I have to be honest, I have been thinking about writing this article for a long time. In the Spring, an organization approached me about doing some work on an organization managing through change. Without a clearly defined succession plan in place they were considering a number of ways to get through a leadership crisis and they were curious about my thoughts on shared leadership. In this case, shared leadership meant that two current leaders within the organization would redistribute the duties of the former CEO.
Not knowing much about this topic, I started researching this type of model. Realizing quickly that all the data in the world wasn’t going to really help me understand this concept, I decided to interview some of my nonprofit colleagues.
My first interview was with a dynamic duo of women from Berks Connections/Pretrial Services (BCPS). They arrived wearing matching outfits…and I don’t mean agency tee-shirts. They call this “twinning” and it made a clear statement about their partnership. Nikki and Peggy serve as the Co-Executive Directors for BCPS. In many cases, including this one, the model of shared executive leadership happens organically. In 2012 the Executive Director of BCPS announced their resignation with about 3 weeks notice. At this time, Nikki and Peggy were respectively working as leaders in their own functional areas AND (let me say this again…) AND having worked together since 2001, they had a strong well established working relationship built on mutual trust and respect. They got to work developing the plan to carry the agency through this looming leadership transition – immediately both came to the conclusion that a shared leadership model made perfect sense. They offered to take on the challenge of Co-Executive Director’s because they shared a vision of building a “Life Improvement Culture” and had a clear understanding of each other’s respective roles based on their individual strengths. The dynamic duo has worked successfully together as Co-Executive Directors since 2012 and have taken their organization to new levels of excellence.
Another colleague and trusted advisor Dr. Bill Vogler from Pinebrook Family Answers also agreed to meet with me for a conversation around shared executive leadership. His story was a bit different.
The shared leadership story for Bill was the result of the merger of two entities. As we know, more and more organizations are looking at mergers as a way to better utilize resources and impact communities. Both of these entities brought their unique programming structure to the newly formed organization AND two established leaders.
In this situation, it is often assumed by a Board that the two respective leaders can co-lead the newly formed organization. And they can…AND key stakeholders need to understand a few key factors that Bill and I identified:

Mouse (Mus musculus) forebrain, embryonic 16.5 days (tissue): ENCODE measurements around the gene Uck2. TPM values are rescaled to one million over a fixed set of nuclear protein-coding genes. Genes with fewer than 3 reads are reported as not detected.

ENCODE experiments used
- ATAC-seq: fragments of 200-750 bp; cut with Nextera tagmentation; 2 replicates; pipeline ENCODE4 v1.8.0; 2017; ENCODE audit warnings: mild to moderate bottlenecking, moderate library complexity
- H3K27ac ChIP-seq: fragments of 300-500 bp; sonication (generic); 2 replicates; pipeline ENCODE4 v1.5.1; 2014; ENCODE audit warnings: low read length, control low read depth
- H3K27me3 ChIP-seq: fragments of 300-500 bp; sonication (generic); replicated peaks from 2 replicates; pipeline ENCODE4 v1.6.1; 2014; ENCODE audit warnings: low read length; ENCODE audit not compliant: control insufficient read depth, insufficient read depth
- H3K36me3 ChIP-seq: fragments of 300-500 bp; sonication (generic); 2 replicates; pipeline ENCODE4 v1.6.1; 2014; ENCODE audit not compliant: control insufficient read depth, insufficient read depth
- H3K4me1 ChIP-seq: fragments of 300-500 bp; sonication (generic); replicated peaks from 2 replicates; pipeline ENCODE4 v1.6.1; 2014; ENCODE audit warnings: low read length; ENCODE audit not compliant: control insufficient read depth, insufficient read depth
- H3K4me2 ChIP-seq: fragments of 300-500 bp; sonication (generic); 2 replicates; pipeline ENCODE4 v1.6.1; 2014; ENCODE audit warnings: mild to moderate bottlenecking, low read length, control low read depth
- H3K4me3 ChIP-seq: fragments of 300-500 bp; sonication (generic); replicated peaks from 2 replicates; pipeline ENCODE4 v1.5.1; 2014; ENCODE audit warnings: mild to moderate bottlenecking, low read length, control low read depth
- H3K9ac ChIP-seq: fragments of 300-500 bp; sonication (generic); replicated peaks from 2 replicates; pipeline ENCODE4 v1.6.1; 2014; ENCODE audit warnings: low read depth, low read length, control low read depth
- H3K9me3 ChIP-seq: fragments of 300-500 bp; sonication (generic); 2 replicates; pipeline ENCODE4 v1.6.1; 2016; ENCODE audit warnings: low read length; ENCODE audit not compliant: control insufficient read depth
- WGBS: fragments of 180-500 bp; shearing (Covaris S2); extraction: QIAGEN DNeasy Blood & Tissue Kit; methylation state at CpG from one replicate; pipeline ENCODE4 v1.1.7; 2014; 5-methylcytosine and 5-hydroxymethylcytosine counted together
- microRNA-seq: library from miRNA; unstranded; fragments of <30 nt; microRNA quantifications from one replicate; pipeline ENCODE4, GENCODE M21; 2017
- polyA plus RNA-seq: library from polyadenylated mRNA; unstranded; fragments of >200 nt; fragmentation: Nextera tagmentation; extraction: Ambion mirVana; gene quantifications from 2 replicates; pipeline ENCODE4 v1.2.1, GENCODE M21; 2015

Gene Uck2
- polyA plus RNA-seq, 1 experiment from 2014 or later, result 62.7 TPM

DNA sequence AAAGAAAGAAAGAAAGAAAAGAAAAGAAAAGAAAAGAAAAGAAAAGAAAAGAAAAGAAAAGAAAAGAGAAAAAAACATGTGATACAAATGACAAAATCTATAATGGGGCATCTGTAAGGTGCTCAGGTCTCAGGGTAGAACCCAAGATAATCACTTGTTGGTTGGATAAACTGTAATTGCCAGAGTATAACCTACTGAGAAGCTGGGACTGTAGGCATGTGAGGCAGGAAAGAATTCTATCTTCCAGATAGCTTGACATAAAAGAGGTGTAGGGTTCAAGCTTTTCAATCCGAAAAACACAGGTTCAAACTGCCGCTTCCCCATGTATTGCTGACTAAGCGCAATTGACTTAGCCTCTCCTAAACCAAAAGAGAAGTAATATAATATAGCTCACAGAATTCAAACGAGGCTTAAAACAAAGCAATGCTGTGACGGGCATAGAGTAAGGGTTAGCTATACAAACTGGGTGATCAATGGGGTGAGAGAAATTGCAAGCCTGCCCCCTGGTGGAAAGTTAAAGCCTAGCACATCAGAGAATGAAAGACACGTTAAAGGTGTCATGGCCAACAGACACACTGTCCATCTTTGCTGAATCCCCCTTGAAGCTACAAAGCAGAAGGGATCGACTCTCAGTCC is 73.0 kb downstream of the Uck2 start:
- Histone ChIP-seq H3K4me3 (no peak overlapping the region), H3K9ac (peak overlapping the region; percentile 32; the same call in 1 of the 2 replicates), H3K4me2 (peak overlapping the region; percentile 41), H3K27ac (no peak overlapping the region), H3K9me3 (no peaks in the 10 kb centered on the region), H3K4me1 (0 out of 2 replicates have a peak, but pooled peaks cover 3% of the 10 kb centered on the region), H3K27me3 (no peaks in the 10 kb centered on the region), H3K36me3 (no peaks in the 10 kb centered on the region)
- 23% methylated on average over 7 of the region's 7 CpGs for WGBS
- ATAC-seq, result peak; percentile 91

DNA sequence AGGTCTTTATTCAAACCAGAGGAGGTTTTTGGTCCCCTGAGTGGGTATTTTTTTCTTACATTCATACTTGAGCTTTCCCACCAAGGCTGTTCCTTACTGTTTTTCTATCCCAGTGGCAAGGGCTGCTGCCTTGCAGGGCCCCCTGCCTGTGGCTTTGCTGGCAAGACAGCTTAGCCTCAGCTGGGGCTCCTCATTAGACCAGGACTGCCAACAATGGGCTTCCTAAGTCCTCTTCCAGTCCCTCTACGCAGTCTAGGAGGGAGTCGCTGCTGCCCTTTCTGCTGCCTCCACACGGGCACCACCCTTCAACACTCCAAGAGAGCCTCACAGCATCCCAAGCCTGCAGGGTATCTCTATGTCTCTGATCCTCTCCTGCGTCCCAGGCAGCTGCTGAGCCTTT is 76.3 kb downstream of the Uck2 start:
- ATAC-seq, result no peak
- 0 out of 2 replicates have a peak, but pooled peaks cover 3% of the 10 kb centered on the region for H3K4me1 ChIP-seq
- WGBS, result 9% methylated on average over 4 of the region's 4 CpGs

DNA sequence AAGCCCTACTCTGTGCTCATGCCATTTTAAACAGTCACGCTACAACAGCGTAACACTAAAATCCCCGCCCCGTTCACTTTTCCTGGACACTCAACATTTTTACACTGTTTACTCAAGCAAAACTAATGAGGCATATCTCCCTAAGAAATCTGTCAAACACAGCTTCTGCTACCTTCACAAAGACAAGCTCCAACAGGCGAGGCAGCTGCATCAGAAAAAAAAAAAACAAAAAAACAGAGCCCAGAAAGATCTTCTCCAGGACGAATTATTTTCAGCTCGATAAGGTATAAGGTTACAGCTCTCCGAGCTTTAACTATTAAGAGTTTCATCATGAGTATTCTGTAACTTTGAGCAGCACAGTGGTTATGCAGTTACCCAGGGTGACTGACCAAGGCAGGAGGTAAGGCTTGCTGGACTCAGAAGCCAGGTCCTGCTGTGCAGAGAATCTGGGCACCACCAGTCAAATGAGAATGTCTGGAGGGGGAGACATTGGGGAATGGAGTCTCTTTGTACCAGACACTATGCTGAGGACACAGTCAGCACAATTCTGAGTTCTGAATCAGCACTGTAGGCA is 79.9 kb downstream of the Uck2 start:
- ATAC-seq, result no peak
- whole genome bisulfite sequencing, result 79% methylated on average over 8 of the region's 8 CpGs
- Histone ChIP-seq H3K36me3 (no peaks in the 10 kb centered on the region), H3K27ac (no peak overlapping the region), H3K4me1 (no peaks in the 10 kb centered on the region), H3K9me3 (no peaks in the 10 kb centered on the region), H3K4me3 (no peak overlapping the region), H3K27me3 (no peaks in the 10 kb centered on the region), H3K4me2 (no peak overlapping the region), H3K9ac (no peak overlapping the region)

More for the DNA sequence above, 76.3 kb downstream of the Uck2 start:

● What are the skill sets of the two leaders and who can they best be utilized in the new organization? How are the leaders expected to use their gifts in service to the organization? Has the Board clearly defined expectations of both leaders?
● What is the role of the Board during the transition? Are they meeting on a regular basis with both leaders so that they can support the challenges that the leaders and organizations are facing during a time of change?
● How can the new leaders proactively build familiarity, comfort, and trust
● What external resources is the Board utilizing to support the transition? Bringing in a consultant during this time can be extremely beneficial and Pinebrook utilized a consultant during the early stages of the merger. I came in to work with the new senior leadership team on a separate occasion.
● Is there are clearly articulated shared vision and mission of the new organization? If this is in place, it is far easier for the leaders to lead.
So, do I personally recommend organizations attempt this model? Well, I suppose this is part of the reason it has taken me so long to write this blog. For shared leadership to work, it has to be about intentionally building a relationship of familiarity, comfort and trust between all stakeholders. This is much more than grabbing coffee or a few phone calls. It means doing the heavy lifting around relationships that creates genuine understanding. It has to be about well-articulated expectations of Board members who have thought carefully about what they need to move the organization forward. It needs to be about continuous communication. There needs to be flexibility of thought. There needs to be a strong commitment to courageous conversations and time to celebrate positive milestones. Most importantly, there needs to be a shared committed to organizational vision and mission.